Bearing in mind the important position which the hon. Member for Kennington (Mr. Gibson) holds in the London County Council, there is no need for me to stress the importance of timing. That clearly must be in the mind of the Minister. Two matters have been stressed on both sides of the House—quality and comfort. The quality of the Exhibition itself if of vital importance. I shall not add my ideas to those already expressed on the particular ways and means by which that quality can be assured. The question of the comfort of those who will, we hope, visit the exhibition is equally important. The provision for visitors and guests which London, and particularly the South Bank, is able to make today, falls far short of what we hope it will be able to provide in 1951.
A point which I particularly wish the Minister to make clear, because I am a little alarmed by some of the remarks made, is which of the public works are to be temporary and which are to be permanent. I am alarmed because the Bill makes provision for many hundreds of yards of new tramways. It has been the hope of many of us in London to see tramways abolished completely, and I believe I am right in saying that the London County Council share that view. It would come as a great shock to me if I found that, as a result of this Bill, instead of reducing the number of tramways on the South Bank, we were to add to them as a permanent feature.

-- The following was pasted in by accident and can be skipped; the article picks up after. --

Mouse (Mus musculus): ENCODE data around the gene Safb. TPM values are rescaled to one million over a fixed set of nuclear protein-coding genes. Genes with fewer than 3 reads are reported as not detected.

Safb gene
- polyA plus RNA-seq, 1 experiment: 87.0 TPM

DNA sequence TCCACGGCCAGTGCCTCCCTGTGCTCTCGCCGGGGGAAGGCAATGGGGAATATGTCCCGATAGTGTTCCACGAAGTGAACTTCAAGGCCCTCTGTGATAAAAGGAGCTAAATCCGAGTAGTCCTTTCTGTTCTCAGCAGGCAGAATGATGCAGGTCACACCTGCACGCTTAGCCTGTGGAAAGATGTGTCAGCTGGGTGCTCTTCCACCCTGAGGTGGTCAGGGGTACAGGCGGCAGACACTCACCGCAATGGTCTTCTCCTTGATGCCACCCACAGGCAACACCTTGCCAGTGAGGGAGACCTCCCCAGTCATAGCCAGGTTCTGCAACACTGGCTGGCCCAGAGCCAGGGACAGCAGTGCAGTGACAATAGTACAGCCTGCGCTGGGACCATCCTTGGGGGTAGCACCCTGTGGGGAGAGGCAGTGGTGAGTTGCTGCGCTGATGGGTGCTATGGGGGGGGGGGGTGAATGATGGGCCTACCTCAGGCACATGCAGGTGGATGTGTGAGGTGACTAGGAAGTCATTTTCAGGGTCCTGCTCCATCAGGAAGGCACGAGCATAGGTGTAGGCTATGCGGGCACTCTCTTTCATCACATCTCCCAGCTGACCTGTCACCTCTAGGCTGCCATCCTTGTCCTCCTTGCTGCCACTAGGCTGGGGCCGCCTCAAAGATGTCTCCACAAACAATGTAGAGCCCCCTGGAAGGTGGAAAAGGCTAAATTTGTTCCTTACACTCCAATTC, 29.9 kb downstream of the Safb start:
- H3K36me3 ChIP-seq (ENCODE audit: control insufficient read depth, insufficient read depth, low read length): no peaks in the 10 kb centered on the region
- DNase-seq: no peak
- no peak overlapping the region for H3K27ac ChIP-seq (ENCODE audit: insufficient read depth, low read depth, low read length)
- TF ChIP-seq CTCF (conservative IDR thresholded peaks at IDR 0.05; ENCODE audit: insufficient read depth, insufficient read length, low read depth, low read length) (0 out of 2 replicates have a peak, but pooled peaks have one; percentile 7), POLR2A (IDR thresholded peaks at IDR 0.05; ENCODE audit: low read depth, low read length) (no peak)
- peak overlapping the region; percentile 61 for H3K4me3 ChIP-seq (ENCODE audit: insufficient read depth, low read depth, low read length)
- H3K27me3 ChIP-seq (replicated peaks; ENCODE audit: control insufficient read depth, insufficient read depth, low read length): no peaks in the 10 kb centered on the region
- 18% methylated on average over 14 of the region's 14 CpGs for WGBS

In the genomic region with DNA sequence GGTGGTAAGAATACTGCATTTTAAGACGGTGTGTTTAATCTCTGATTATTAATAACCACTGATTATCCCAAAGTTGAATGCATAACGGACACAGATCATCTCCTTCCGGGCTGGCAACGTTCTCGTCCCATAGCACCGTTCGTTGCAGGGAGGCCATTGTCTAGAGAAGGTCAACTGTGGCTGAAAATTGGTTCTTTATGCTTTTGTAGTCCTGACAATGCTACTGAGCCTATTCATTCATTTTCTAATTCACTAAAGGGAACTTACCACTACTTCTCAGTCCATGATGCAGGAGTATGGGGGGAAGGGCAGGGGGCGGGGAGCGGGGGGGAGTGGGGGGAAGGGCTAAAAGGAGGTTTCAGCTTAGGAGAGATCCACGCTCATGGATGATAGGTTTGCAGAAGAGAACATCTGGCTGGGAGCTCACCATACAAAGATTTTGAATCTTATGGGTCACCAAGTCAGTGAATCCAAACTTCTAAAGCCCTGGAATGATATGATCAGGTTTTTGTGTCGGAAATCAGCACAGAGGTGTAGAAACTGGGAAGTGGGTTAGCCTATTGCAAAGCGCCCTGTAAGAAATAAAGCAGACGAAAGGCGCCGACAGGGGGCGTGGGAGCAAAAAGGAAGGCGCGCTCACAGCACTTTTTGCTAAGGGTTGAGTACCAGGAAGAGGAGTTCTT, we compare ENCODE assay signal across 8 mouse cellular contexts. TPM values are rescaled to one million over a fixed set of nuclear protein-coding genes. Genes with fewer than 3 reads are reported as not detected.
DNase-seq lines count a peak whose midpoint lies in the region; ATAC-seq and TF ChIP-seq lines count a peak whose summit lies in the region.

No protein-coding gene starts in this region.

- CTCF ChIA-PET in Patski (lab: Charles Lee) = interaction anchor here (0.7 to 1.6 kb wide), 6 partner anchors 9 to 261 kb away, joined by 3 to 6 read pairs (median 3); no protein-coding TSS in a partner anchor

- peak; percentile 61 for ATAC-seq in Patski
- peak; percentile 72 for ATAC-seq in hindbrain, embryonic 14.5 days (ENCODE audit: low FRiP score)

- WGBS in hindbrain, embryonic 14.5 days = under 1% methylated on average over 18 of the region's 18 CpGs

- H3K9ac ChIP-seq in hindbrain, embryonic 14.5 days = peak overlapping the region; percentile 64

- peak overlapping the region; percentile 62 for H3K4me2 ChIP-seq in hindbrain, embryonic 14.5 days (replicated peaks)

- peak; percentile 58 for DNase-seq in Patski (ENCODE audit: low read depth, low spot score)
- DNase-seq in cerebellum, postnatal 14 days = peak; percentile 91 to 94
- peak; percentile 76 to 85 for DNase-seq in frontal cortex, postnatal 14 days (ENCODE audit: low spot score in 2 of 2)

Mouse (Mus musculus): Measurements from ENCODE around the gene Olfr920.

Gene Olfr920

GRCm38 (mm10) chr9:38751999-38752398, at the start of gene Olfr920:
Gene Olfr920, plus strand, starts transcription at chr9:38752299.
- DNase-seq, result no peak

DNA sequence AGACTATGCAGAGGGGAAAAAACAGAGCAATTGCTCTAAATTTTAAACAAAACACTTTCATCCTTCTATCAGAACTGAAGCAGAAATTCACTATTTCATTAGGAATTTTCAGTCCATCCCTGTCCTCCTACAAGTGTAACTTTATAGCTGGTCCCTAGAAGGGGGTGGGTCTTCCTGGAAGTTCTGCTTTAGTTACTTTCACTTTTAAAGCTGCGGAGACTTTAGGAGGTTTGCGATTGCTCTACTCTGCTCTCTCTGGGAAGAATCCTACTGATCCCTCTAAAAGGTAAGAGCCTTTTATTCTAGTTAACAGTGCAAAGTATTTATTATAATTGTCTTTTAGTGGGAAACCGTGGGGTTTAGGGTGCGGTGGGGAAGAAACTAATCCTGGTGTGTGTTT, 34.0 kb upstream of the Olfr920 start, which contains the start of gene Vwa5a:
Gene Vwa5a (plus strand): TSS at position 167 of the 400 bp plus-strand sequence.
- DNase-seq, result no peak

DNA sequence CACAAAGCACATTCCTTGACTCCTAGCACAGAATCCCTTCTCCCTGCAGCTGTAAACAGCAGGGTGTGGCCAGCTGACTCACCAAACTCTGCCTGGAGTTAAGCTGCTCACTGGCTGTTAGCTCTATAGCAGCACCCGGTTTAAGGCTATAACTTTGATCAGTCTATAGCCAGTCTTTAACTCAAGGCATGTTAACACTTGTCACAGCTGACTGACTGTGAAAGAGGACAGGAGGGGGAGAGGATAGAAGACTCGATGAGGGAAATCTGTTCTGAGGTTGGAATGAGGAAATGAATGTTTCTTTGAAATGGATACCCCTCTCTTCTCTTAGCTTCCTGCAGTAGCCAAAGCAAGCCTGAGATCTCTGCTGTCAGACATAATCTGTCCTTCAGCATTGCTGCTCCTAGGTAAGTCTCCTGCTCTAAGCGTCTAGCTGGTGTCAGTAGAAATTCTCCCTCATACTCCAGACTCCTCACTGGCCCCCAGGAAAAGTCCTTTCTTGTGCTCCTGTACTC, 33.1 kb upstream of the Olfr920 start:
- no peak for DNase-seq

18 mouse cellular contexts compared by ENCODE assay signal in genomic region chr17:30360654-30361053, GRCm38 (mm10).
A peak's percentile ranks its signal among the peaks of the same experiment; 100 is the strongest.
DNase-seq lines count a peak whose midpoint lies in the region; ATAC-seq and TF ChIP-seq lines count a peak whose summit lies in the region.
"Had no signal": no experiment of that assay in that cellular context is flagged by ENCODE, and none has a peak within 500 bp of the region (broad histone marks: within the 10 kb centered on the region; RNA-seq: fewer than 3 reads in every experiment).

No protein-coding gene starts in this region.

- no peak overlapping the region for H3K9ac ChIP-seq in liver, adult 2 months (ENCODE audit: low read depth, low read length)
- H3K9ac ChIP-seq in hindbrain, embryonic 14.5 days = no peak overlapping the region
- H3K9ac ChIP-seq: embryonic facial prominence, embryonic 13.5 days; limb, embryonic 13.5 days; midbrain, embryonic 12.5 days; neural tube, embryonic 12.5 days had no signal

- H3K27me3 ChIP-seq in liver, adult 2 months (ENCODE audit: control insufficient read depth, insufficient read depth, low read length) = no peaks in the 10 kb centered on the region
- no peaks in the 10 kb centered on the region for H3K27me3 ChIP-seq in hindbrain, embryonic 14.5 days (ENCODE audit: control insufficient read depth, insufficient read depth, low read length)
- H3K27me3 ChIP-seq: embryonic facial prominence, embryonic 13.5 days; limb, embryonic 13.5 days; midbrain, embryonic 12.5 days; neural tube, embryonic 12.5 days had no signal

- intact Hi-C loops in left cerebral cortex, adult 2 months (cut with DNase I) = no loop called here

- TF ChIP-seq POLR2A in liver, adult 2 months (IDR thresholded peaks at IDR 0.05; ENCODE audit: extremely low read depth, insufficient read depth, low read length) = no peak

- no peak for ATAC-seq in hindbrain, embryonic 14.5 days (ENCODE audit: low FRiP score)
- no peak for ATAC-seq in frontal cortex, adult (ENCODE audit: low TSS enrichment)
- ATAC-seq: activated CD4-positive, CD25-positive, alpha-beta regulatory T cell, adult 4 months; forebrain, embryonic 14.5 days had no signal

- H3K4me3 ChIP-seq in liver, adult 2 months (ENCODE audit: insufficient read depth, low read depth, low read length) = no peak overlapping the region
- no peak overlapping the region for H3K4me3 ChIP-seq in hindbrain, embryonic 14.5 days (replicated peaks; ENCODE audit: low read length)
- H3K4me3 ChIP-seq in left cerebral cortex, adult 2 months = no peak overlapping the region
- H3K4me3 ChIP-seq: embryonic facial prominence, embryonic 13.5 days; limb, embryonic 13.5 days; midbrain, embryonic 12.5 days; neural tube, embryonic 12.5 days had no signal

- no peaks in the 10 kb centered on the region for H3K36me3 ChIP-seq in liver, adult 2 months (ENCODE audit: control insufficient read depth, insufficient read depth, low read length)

Concerning traffic arrangements generally, the London County Council have admirable designs for the future. The present arrangements are largely improvised in order to deal with the particular traffic problem which the Metropolitan Police can see will arise in connection with the Exhibition. I ask the Minister to make it as clear as possible that there is no intention to use these admittedly temporary improvisations in any way to hamper the London County Council or the other authorities in making those better permanent improvements which are already envisaged. A considerable sum of money is to be spent, and there is bound to be a tendency at a later date to say that, having spent so much money, surely we are not going to spend more in order to make changes The position of the further-ahead future should be safeguarded today by a very clear statement, and an appreciation by all Members of this House that part of this Exhibition must be of a temporary nature and that only part of it will be a contribution to the permanent improvement to the South side of the river.